Naugatuck Daily News from Naugatuck, Connecticut on October 18, 1949 · Page 4
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Naugatuck Daily News from Naugatuck, Connecticut · Page 4

Naugatuck, Connecticut
Issue Date:
Tuesday, October 18, 1949
Page 4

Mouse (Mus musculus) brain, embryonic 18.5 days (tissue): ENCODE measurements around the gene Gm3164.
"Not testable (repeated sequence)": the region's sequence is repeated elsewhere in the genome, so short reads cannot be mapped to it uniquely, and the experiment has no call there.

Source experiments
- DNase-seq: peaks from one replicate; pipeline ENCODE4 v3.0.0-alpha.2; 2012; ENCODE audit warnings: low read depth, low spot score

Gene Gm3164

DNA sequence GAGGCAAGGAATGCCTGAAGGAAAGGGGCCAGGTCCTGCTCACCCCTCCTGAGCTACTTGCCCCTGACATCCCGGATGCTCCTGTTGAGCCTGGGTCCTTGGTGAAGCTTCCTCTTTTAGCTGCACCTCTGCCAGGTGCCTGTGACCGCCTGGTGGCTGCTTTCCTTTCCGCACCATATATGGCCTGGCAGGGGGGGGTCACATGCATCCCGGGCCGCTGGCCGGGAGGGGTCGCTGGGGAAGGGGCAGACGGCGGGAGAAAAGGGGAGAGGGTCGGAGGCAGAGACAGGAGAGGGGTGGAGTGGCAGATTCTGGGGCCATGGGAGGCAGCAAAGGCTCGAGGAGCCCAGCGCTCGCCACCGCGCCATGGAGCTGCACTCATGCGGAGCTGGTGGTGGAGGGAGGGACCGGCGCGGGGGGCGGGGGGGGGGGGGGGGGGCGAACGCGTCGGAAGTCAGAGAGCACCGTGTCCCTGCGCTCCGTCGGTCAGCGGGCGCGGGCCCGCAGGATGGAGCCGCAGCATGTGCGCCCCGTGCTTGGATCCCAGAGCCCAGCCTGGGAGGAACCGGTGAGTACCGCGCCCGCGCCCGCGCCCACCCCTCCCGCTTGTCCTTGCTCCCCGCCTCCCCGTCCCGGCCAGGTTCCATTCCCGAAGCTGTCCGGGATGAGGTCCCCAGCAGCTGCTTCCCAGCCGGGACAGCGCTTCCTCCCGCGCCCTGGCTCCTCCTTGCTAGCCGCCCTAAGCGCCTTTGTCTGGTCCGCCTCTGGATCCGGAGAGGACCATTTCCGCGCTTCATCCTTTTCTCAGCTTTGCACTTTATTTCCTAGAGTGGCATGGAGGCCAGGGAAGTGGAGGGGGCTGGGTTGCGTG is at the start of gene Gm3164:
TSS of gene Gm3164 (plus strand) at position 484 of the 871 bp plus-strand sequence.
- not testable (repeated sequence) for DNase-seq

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PAGE 4—NAPGATPCK NEWS (CONN.). TUESDAY, OCT. 18, 1949 Brery Kvralng iffiuept Sunday) by I-HE NATJGATUCK NEWS CORF. NAUGATtTCK, CONN. B&tMcd *» Mcond clan matter at th* port office in JfaugatucV. Conn. SUBSCRIPTION RATES Payable In Advanoa t Month .. .91*0 1 Tear . . .$15.60 Member: American Newipaper Pub. AM*D K. B. DaOy Nvwipapcr Pub. AB^O Conn. Ncwgpaper Publishers AM'P TUESDAY, OCTOBEK 18. 1949 A Secret Is Tbld , Once again the Borough Board of Education has proved to itself and to the public that it can keep a secret. But secrets must out, as? has been shown in the past, and .the bigger the secret the bigger the story. Consequently, the greater reaction. Naugatuck woke up last week to learn that the principal of Naugatuck High School nad retired more than a year ago. True, the circumstances were of a nature that deserved, and were given, very special treatment and consideration by the board. And the same degree of thoughtful restraint and dignified .-prudence •was the endeavor o/ the press in its reluctance to add burden to a situation that deserved softening contemplation. However, the Board of Education was beyond the bounds of special reason in the utmost degree when it deliberately withheld news of. retirement of an important official from a post of the nature and responsibility related to the principalship of the Naugatuck High School. We comment on this unusual revelation with added feeling of restraint and the hope that what here is said will in no way reflect unpleasantly toward the retired official. For his name is one that will remain as a shining star in the local field of education. All credit, on the other hand, to the Board of Education for making every possible concession toward the return of an able educator to a position he well merited. The public applauded every effort toward that magnificent gesture. And if the intent in withholding this unpleasant news from the public was in his behalf, it definitely displays a new spirit of altruism " on the part of the Board, carried -a little too far to be convincing" Secrecy, however tight, is a dangerous ally. It has a propensity for making, its sponsors, especially in public matters, look pale in the light of final disclosure, however altruistic the original intent and reason for employing it as an agent. And retirements like appointments, when they concern matters of government, can occasion only suspicion when they are hidden: Certainly the retired principal could benefit nothing from the suppression of this development. We hasten to point out that this is not the first occasion in which executive session business of the Board of Education has created turmoil at ultimate disclosure. It brings to mind again the oft-repeated question whether the most important individual borough government board is functioning in the public interest, or otherwise. The business of the school board is public business. Particularly in the cases of appointments and retirements there can be no excuse for the employment of secrecy. Why Shiver? It is getting close to the time when most persons begin to think of Halloween and shiver. For it's the time when thoughts are directed toward battening down the hatches, lest imps on two feet drag off everything but the house itself. The day is just around the calendar when tempers are frayed as vandalism rises, and many a householder begins to bristle at the saying to the effect that boys will be boys. Community Halloween parties nave been advanced as a solution. By organizing rumpus most of the headaches can be avoided, ft is contended. Many communities have learned that organized Halloween fun can really be fun and still pay dividends. Just pulling down the blinds and anchoring down the garden gate is not the solution. It's time to move out and meet the problem. Organized community recreation on Halloween is at least worth trying. A Far East dignitary winks 7,000 times a day. He would fit nicely into the Washington situation. Man never understands woman before he marries her, writes a psychologist. And only thinks he does afterwards. Jet-propelled automobiles will 40on be on the market, according to a prediction. The pedestrian might just as well give up. Do You Remember? One Tear Ago Harold E. Newman was elected grand high priest and Warren D. Abel was elected grand scribe for the state of Connecticut at the annual encampment of Odd Fellows in Mystic. Casimir Posila was elected Commander of the Gold Star Post, Catholic War Veterans of America. 20 Years Agp Irving Beaubhamp was visiting with relatives in Middletown. Edward J. Hotchkiss was elected Commander of the Sons of Union Veterans. MODERN ETIQUETTE Q. May the bridal party stop and linger in the vestibule of the church, following the ceremony, to receive best wishes and congratulation? , tt'HIV A. No; it is not good form to' do so. Q. Should a secretary rise when an employer introduces her to a business visitor? A. Yes, if the secretary is a man; if a girl, no. Q. Is it permissible to eat the lettuce upon which a salad is served? A. Yes, if you wish. It is entirely optional. Household Scrapbook Jelly Glasses To prevent breakage of glasses when making jelly, put the glasses in a pan of hot water to keep them from cracking. The pan should be a shallow one, and the water should be sufficient to cover the lower third of the glass. ) Packing Dresses Dresses may be packed for traveling without serious wrinkling if they are covered on both sides with tissue or cheesecloth, then folded. White Kid Gloves The white kid gloves ,can be kept clean a long time if 'the soil is rubbed off each time they are worn by using an artist's eraser. Look And Learn 1. About how many stars can the person with average eyesight see? 2. Which is the oldest U. S. state capital city? ' 3. How many muscles are there in the human arm? 4. What two men are generally conceded to have been the,greatest orators in this country's history? 5. What was the first story that was published in serial form in a newspaper? Answers 1. About 7,000. 2. Santa Fe, New Mexico, founded by the Spaniards in 1609. 3. Forty-eight muscles. 4. : Daniel Webster and William Jennings Bryan. 5. "Robinson Crusoe," by Daniel Defoe. Motorists are advised to mark their cars in some secret manner, for purpose of identification. The kind the better half puts on the fenders will hardly do. THE CLOCK Old and re-told, but worth telling again is the story repeated Saturday night at the dedication of Cristoforo Colombo Hall. It's about Police Chief John J. Gormley... Back a few years, when Chief Gormley was a star leather-toter on the gridiron, he was "signed" by the Little Italy Boys, who had great ability, but few signals... Playing an oul>of-town team on a Sunday afternoon, the locals, all-well-acquainted with the Italian language, worked wonders with one play... It was called 1 , and in a loud voice each time — "Gbarouge — around the end.".. .And that was voice each time — "Gabarouge — nickname in Little Italy, "Gaba- rouge" ... That's what he was called Saturday as Toastmaster Louis DeCarlo introduced him— '^Gabarouge" Red head, to you... The University of Kansas, Lawrence, Kan., writes to say Robert Peter Nor.ris, 235 May street, is enrolled for the fall term... the school also notes that there are 1,300 fewer veterans than a year ago at thd university, and the number of non-veterans increased by more than 300 to an all time high of nearly 5,000. A reader writes that he thought we might be Interested in the fact that Jim HubbeU's (Highland avenue) Jalopy racing car, driven by Bill Dodge of Bethany won the feature race at Bridgeport was first of 20 cars in the feature. Father Paul Keating started something a little different at the Cristoforo Colombo Hall dedication Saturday night... He directed while the gathering sang "When Irish Eyes Are Smiling." ...He also spoke in Italian, invoking God's blessing on the building and the assembly... The Alexander Dean cup, the trophy won last spring by the Playmakers, local drama group, which took first place in the Connecticut State Drama Tourney, sponsored by the State Jaycees, is now on display in the window of a flower shop on Church street. Art Anderson of Warren avenue was a year older Sunday and was guest at a surprise party Saturday night given by members of his family.. .Congrats. Fat Patterson, Church street market clerk and ardent New York Yankee fan, is still wearing a red face, and Mrs. John Healy Isn't helping him lose the blush. . ..seems Fat was quite oblivious of the fact that George Stlrn- welss was in the market one day last week and purchased a couple big steaks... and Fat right there too. Our down-valley neighbor, Shelton, has opened bids on a new police radio system... most communities in this area already have them and a great' many borough residents hope the matter of appropriating funds for police radios here won't be forgotten by budget time next April. We've praised Charlie Ludolph before on being the versatile, but believe it or not with his new role in the Playmakers opening show, he's now in the process of learning: to play the saxophone.. . we can't wait to hear those low, mellow tones. Gene Sweeney, affable Church street merchant, was a little confused the other night... after having a snack at a nearby roadside eatery, he proceeded to leave the establishment and get into the car owned by Emmet Nixon. ... seeing a baby carrier and what not. Gene decided he was in the wrong car.. .to make things more complicated upon getting into his own it .wouldn't start and .he required a long push before the engine would turn over.. .just one of those nights, says Gene. Sorry to hear that Mrs. Thelma Andersen's grandfather on Long Island is on the very sick list. ..Hope Mrs. Stratton Kralis will soon be discharged from New Haven hospital, where she's been a patient for the pask week. Mr. and Mrs. Vic Nelson were guests at the wedding of Mrs. Nelson's niece in New Haven Saturday. .. Thanks much to Mrs. Jesse Davis for the season ducats to the Woman's Study club concert-lecture series, which open here Nov. 4 in the Congregational church. Jim Davis, home on leave from the Navy will have to celebrate his birthday early this year... He will be a year older Nov. 4, but he is due to leave for storekeeper school in Bayonne, N, J., Oct. 25... when he. finishes that course, he will return to his base in Bermuda. . ' . Boro'ughitcs attending a testimonial dinner Monday night in honor of Father Robert Keating, Meriden, included, Father Stanley Hastillo of. Si;' '. Hedwig's Church and Past Commanders Henry Racki and Casimer Pos- ila of Gold Star Post, CWV;. .The testimonial was . given by the Catholic War Veterans of Connecticut, of. which Father Keating has been chaplain... Waverly Inn was the scene... Met George HWnrah of Meriden, former boroughite, at Father Keating's testimonial... He tells us cousin Ed, who spent several years in Japanese concentration camp at' Santa Tomas during the war, l» back in the Philippines.. .Ed is also a former boroughite... Early morn at the railroad station.. .John Caskey and Walter Norton, top-brass of the U. S. Rubber Co. comparing notes before hopping the diesel-drawn for New York offices.. .A large group of youngsters waiting for the same train and a ride to the Bridgeport trade school... /SEVEN LEAGUE BOOT WALTER WINCHELL In New York MB. AND MRS. UNITED STATES.' Duty Is a majestic word—harder than diamonds—and more rigidly fixed than the North Star Duty can single out a man on a Federal Bench—or on the bridge of a stricken ship....This i:s a study of both and of two great Americans, Judge Harold R. Medina of the United States District Court and Capt. John S. Crommelin of the United' States Navy. Though under the heaviest barrage of (personal abuse and mistreatment, Ju4ge Medina defeated the Moscow propagandists by giving- the Communist defendants a fair trial. .. .While the Communist lawyers, working in relays, tried to. goad him into a mistrial (through temper or exhaustion)— they did not succeed in separating him from his objective, protection of every right of the ACCUSED. Judge Medina deserves a civilian Congressional Medal of Honor for standing the cunning insult of enemies beyond human encHirance. P. S.: After he sentences the eleven American Reds Friday morning, we wish His Honor would please the U. S. Marshals to march the eleven past Miss Liberty on their way to jail. The Old Gal is entitled to a chuckle, too. in's "Mein Kamps." and we frequently quoted from it in an effort to enlighten the American people. FEARS DAUGHTER HAS BEEN SLAIN Iir May, 1929, Stalin informed U. S. Communist delegates to the Commintern: "You must forge real revolutionary cadres and leaders of the proletariat who will be capable of leading millions of AMERICAN workers toward the revolutionary class wars." The only surprising: factor about the conviction of the U. S. Reds is that it took the government so long to put them on trial, because native Communists never made a secret of their violent aims... William Z. Foster, the U. S. Red chief (who escaped trial by pleading illness but who is-well enough to attend the B'way shows), brazenly admitted this in his book, "Toward a Soviet America": "In the early stages of the revolution, even before the seizure of power, the workers will organize Red cruards. Under the dictatorship of the proletariat, all capitalist parties (Republicans, Democrats, Socialists, Progressives, etc.)) will be liquidated, the Communist Party alone functioning," The book was published in 1932! Every fighting service has men of equal courage and devotion. And as I reported in a recent Collier's, the "Bluelpirint for Disaster" is that they are fighting- each other ....This fight cannot be settled by court martial ---- It took a Jap warhead torpedo to blast Capt. Crommelin from his bridge. But it couldn't stop him: from continuing the fight frdm the water. Capt. Crommelin, who fought for free speech, is entitled to at least as much of it as Paul Robeson. • If, under the Constitution Capt. Crommelin is entitled to a jury of his peers then the only men qualified to try him are wearers of the Congressional Medal of Honor. Whether or not Capt. Crommelin is mistaken in his ideas, his integrity to beyond question. .. .He has offered more than his life for his country. H e wa s offered the four strides on his battle jacket— and not even the Comlmander-in- Chief has the right to twist battle ribbons into a gag for a war hero. Native Communism has suffered a decisive defeat, but it would be folly to consider the guilty verdict as the party's epitaph. .. .Democracy emerged triumphant, but the war continues ..... Its battlefield can be labor unions, social groups or your 'mind. It cannot be stressed often enough that Communism is more than a. political party. It is a cancerous idea— and you can't put an idea behind bars any more than you can destroy a man's thoughts by closing a door.... We reduced German cities to rubble without shattenng- the Nazi idea. It still clings to the minds of most Germans. Canada outlawed the Commnn- ^t Party , n 1940, but Canadian *°£"?1l 3is contin «ed to operate behind the misleading name: The Labor - Progressive Party. Five yeara after the Reds' party was banned in Canada, the front pages on this side of the border exploded with the revelation that the most prominent members of it were The following was 'Sunday night's editorial.. .It is repeated to oblige the people who phoned the Daily Mirror for copies. A reporter's job calls upon him to witness some sickening sights. But in the 25 years behind the typewriter I have seen nothing more dirty and disgusting than the conduct of the lawyers for the 11 convicted Communists. Mere contempt of court does not describe the actions of these misnamed "officers of the court." They shrieked; they yelled; they foully attacked the integrity of a great judge every day for nine months... But far more than their slanders on the Federal Bench, their conduct was MOTHER OF MISSING Jean Spangler, beautiful movie and television actress, Mrs. Florence Spangler is comforted by another daughter, Mrs. Betsy Shreckengaust, in their Los Angeles home. Believing that the attractive 27-year-old divorcee might be another Black Dahlia victim, police have instituted a wide search for the missinfi girl. (International) fession...! do not mind arrogance; I am arrogant myself. But to hear [ hysterical lawyers heaping personal abuse on a judge who gave us all a great lesson in patience and dignity is more than contempt of court. It is a contempt of the American people and all American institutions. It is one thing to attack the bench and another to try to drag its robes through the mud of a gutter fight. In my opinion, the lawyers Isserman, Gladstein, Sacher and McCabe acted like hooligans. ...It is time for the Bar Ass'n to speak up for the rights of the American people. Utilizing the same free speech of which Harry Sachcr, Richard Gladstein, Abraham Isserman, and Louis McCabe ranted aind raved, I wish to exer- cise mine. I believe that these so-called lawyers should be disbarred and kicked from the American court rooms forever. At the very same time that they are kicked into jail. It It's Anything for Your Flour Call ARRAY FLOOB COVEHING8 SO Diamond 8t- ' Tel. W1S The MUSIC SHOP . . . records for children make wonderful year-round gifts . . . 88 Church St. Phone 5287 tike all well-disciplined armies, native Communists are prepared for retreat. It's simply a military maneuver... In his book, "Prob- I?,^ S - t0 l, Lenlnism '" author Stalin put it this way: "Tactics may have to be changed many times in a period of a given stage of the revolution, according to the ebb and flow, nse and fall of the revolution. We must maneuver with the reserve calculated to effect a correct re° treat when the enemy i s strong, when the retreat is inevitable, when L?H / ant 'P !3 ° f Kn S^Sing in battle forced upon ,us by the enemy , are obvious, when retreat is the dnlyway under the given alignment of forces to ward otf a. blow rrom the vanguard and keep the reserve intact." Incidentally, this column is gratified to see that the U. S. Gov't's evidence against the eleven convicted Communists included the atalin book mentioned above A long time ago, the col'm sounded a warning that this book was Stal- 3ANTOS GENERAL REPAIRS Radiators, Batterle. Washing Machine*, Baby Carriage* Bicycles, Soldering: LAWN MOWERS SHARPUOED «BO Rubber ATC. Phone 8371 NEW ENGLAND'S. LARGEST ROLEUH STORAGE TERMINAL BUNKER "0" Fuel Oil 4 1 /2C per gallon F. O. B. Our Terminal Bridgeport, Conn. Phone 6-3M1 -:W «- tt BUCKLEY /« BETTER SERVICE LOWER : FUEL COSTS WAS MY FACE ... when they said I'd put on weight! They were talking about fringe benefits ... and I found out that I was more important than I'd thought. It seems that the average worker in the Valley was paid 12'/2 cents an hour last year for what they call "rime not worked" (that's wash-up time, shift premiums, paid vacations and holidays). And there was another 3.3 cents an hour 'in something they call "supple- Mental payments" (you know, insurance, . stuff like that). That means that the average worker was paid 15'/2 cents an hour in fringe benefits . . . money paid for which the company got no production in return. Well now, I don't flatter myself . . .1 know that even 15'/2 cents isn't very much money. But wait... 15V4 cents an hour for 40 hours comes to $6.20 a week for each employee. Multiply that by 50 weeks. Comes to $310 for the year. In a plant employing 1,000 people, that would come to a grand total of $310,000 for the year. This year, fringe benefits have climbed from 15'/2 cents a t n hour to 20% cents an hour. Another 10 cents an hour would mean another $200,000. That's an awful lot of money . . . more than most companies can afford. And it all comes from pennies. Guess I've put on weight at that. INDUSTRIES The NAUGATUCK VALLEY term m jvm—TUM. ; : oo P.M. Wai 1590 WATB Than. 6:45 PJA oa 1320 WTOR—Wed, s:ss f. u. Dial 1490 WWCO-Sal. 6:30 PJA Dial 1240 WICB—Sun. 1:55 PAL Dial 990